Nowadays Panorama attracts around a couple of million viewers per broadcast.
In November 1995, when it aired an interview with Princess Diana in which she declared “there were three of us in this marriage”, it attracted 23m.
When Steve Hewlett became editor of Panorama his plan was to make it “must watch” again. He certainly did that.
The Times obituary of Hewlett notes his doubts before the interview was aired.
“I thought it will be shit. The only thing that was worse than not having this interview was that it would be fawning nonsense. I felt that could be career-ending.”
He kept the programme secret from the rest of the Panorama team and even the BBC chairman, Marmaduke Hussey, whose wife was a lady-in-waiting to the Queen.
The Times reveals that the first lesson Hewlett learned as a budding journalist was not to ignore the obvious.
Early on his career, when he was freelancing, Panorama asked him to find two contacts (at a day rate of £75). He obtained one from a journalist friend, and the other from the phone book, but left it two hours before calling the producer back. They were so impressed they got him in to work on the rest of the programme.
According to the Daily Telegraph, it was Hewlett who suggested reporter Martin Bashir ask Diana for the interview in the first place.
Hewlett is also remembered for a Panorama about Jaymee Bowen, an 11-year-old refused treatment for leukaemia. Transmission only went ahead after a court order banning the child from being named was lifted.
He went on to work as a TV executive for Channel 4 and Carlton Television before becoming a media columnist for The Guardian and presenter of Radio 4’s The Media Show.
Hewlett achieved probably his highest profile as a journalist in his final months with a cancer diary in The Observer and his weekly interviews with Eddie Mair on PM.
These began in September, six months after his initial diagnosis, and culminated with news two weeks ago that he had decided to marry his partner in hospital after being told that his illness was no longer treatable and he had only weeks to live.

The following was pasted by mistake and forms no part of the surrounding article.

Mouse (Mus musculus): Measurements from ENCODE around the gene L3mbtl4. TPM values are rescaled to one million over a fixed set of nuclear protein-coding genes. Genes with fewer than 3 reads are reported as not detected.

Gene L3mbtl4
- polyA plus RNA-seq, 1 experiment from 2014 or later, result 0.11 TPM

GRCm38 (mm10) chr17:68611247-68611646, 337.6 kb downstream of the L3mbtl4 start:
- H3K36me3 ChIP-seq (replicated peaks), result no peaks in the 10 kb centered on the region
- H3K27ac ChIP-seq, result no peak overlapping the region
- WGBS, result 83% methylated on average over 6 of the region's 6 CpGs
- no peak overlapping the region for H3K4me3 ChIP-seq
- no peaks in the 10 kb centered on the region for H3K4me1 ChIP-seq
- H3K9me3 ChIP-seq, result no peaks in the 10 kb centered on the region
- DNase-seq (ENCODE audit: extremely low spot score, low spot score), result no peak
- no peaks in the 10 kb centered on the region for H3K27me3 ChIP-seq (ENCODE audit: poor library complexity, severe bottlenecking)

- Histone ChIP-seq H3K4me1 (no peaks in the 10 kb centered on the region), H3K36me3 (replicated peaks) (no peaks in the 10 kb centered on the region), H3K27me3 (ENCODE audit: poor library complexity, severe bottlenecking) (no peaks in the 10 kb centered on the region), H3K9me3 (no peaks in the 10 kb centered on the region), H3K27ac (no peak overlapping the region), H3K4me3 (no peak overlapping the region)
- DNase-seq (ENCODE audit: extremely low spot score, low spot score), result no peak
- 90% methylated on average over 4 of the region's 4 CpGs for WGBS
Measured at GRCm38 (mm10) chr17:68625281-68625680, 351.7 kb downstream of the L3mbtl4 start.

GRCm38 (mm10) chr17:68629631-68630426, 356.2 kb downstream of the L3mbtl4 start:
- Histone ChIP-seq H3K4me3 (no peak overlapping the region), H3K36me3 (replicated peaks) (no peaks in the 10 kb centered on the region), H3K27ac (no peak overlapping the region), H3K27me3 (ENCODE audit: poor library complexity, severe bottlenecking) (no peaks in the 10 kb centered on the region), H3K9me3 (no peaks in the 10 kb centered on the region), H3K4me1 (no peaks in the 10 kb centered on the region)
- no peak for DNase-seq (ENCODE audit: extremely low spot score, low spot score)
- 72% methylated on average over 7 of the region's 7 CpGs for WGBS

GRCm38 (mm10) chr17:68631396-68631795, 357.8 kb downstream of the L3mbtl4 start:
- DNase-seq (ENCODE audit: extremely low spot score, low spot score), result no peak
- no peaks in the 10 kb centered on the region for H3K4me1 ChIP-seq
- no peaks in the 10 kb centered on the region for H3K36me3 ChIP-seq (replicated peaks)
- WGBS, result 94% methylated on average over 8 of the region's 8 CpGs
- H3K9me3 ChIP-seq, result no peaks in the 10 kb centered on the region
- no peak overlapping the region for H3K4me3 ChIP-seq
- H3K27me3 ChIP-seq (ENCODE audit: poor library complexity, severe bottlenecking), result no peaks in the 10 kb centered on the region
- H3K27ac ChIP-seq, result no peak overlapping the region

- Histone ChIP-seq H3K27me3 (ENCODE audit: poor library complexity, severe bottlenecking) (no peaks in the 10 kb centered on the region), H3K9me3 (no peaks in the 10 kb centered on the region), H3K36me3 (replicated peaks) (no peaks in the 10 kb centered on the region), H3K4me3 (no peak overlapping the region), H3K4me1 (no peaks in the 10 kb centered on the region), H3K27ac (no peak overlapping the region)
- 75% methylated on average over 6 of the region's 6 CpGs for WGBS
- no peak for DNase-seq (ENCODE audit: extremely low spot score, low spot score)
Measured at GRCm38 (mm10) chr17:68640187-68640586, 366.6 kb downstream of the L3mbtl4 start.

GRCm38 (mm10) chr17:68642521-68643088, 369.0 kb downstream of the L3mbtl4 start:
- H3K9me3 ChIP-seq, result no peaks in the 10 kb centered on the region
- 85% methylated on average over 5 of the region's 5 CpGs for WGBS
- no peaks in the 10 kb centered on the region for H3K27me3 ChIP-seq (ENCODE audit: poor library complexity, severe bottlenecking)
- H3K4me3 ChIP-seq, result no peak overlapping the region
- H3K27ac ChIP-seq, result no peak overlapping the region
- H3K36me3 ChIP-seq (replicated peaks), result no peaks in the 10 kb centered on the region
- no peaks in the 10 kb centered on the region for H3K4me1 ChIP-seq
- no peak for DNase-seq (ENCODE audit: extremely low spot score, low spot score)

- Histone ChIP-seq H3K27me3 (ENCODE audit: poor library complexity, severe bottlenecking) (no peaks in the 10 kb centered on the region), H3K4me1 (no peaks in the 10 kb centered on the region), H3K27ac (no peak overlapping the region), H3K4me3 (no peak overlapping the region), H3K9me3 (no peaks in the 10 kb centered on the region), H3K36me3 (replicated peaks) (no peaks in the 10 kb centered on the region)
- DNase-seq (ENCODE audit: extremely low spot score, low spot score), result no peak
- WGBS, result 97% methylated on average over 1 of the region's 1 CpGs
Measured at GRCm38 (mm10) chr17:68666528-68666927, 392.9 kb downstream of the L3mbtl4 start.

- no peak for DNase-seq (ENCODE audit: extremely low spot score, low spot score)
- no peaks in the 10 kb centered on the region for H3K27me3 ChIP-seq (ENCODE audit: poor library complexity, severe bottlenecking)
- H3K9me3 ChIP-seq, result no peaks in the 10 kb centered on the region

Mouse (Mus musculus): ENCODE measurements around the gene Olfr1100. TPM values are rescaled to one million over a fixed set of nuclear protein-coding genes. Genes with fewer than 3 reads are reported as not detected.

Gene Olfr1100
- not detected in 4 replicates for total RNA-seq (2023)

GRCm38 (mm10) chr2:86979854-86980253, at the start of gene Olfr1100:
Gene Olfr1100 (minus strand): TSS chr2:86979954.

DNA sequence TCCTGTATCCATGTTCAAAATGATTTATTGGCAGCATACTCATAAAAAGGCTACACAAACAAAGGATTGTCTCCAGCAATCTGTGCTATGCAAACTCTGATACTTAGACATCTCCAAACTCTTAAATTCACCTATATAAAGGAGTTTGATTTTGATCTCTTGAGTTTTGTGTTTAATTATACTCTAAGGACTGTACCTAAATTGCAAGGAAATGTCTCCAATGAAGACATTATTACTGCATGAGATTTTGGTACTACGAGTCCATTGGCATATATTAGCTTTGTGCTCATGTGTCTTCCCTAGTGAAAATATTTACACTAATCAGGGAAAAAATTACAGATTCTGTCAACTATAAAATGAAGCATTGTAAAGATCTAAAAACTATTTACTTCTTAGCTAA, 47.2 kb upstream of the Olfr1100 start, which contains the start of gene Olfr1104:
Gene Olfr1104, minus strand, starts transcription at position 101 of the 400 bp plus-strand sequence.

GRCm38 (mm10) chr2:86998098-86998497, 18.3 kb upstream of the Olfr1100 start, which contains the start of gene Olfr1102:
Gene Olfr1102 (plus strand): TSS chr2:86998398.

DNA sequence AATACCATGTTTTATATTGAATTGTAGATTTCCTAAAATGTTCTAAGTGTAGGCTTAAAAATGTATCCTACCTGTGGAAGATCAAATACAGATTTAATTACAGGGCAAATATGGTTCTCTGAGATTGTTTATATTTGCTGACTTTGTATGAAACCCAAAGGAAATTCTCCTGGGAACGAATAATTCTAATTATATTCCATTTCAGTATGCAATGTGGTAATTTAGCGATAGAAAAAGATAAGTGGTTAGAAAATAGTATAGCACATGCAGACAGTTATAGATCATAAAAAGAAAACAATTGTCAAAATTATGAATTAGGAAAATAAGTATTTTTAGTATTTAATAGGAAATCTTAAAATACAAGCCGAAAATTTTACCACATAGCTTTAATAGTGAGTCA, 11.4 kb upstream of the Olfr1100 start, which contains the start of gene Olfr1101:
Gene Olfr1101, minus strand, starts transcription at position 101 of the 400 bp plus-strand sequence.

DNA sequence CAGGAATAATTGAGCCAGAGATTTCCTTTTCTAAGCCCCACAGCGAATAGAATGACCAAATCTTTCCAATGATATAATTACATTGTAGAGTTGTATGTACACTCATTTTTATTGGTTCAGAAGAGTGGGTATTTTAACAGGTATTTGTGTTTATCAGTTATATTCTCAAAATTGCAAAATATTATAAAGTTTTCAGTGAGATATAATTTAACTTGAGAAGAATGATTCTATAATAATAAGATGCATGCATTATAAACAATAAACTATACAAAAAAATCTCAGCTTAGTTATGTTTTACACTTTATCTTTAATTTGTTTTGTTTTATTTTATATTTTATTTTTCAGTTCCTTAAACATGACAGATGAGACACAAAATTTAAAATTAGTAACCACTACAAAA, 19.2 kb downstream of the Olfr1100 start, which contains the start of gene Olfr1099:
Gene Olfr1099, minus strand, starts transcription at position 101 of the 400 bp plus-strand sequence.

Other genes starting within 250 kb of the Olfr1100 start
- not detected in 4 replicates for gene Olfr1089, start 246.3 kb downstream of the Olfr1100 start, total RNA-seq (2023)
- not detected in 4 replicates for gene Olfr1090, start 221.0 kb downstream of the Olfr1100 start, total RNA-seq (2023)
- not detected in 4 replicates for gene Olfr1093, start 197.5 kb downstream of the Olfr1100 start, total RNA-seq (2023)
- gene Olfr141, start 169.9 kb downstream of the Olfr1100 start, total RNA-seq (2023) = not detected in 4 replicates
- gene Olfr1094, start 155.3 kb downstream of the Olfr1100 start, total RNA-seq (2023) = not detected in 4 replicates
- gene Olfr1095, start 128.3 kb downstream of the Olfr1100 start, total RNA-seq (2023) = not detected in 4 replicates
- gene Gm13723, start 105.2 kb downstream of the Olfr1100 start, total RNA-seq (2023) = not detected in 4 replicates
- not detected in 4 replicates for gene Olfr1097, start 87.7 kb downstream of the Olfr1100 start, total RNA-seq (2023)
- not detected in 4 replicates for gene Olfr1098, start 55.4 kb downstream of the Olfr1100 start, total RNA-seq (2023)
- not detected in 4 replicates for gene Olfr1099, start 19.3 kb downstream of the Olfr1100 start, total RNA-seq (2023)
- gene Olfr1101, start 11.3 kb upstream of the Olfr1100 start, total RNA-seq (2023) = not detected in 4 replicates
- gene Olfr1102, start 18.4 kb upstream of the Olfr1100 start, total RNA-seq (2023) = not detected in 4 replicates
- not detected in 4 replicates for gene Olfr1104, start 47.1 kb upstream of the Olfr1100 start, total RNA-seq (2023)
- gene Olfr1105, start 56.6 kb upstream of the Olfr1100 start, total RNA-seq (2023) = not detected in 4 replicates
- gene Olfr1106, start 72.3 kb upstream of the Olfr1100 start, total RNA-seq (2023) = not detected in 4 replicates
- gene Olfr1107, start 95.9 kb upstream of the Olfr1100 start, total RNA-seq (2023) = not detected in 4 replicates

He said: “The whole thing is organised within an hour They got a Chelsea registrar, they got a Chelsea vicar hauled out of a dinner she was in.
“The staff amazingly produced a wedding cake, the wife of a gent sitting next door offered to help with the cosmetics, the nurses produced bunches of flowers. A couple of bottles of prosecco appeared from goodness knows where. And then this ceremony begins. It was like a combination of All Gas and Gaiters and The Vicar of Dibley.
“The idea that Britain doesn’t have people that really care about other people or go the extra mile when it matters is such nonsense. In this little room here, this was Britain at its best.”
Journalists to pay tribute to Hewlett have included Channel 4 News correspondent Alex Thomson: “A piercing critic of the media; a moving chronicler of his own ending.”
And former BBC colleague Michael Crick: “A great buccaneering journalist and analytical mind. Gentle man of huge common sense.”
Newsnight last night paid tribute with a 2014 Hewlett report which followed end of the hacking the trial.
— BBC Newsnight (@BBCNewsnight) February 20, 2017
Last night Radio 4’s PM paid tribute with a 20-minute digest of its weekly Hewlett interviews.
These culminated with his final words on the programme: “For me personally it’s been a pretty positive experience.
“My abiding hope is that it has been as positive an experience for the people listening to it. But Eddie, it’s not over yet mate.”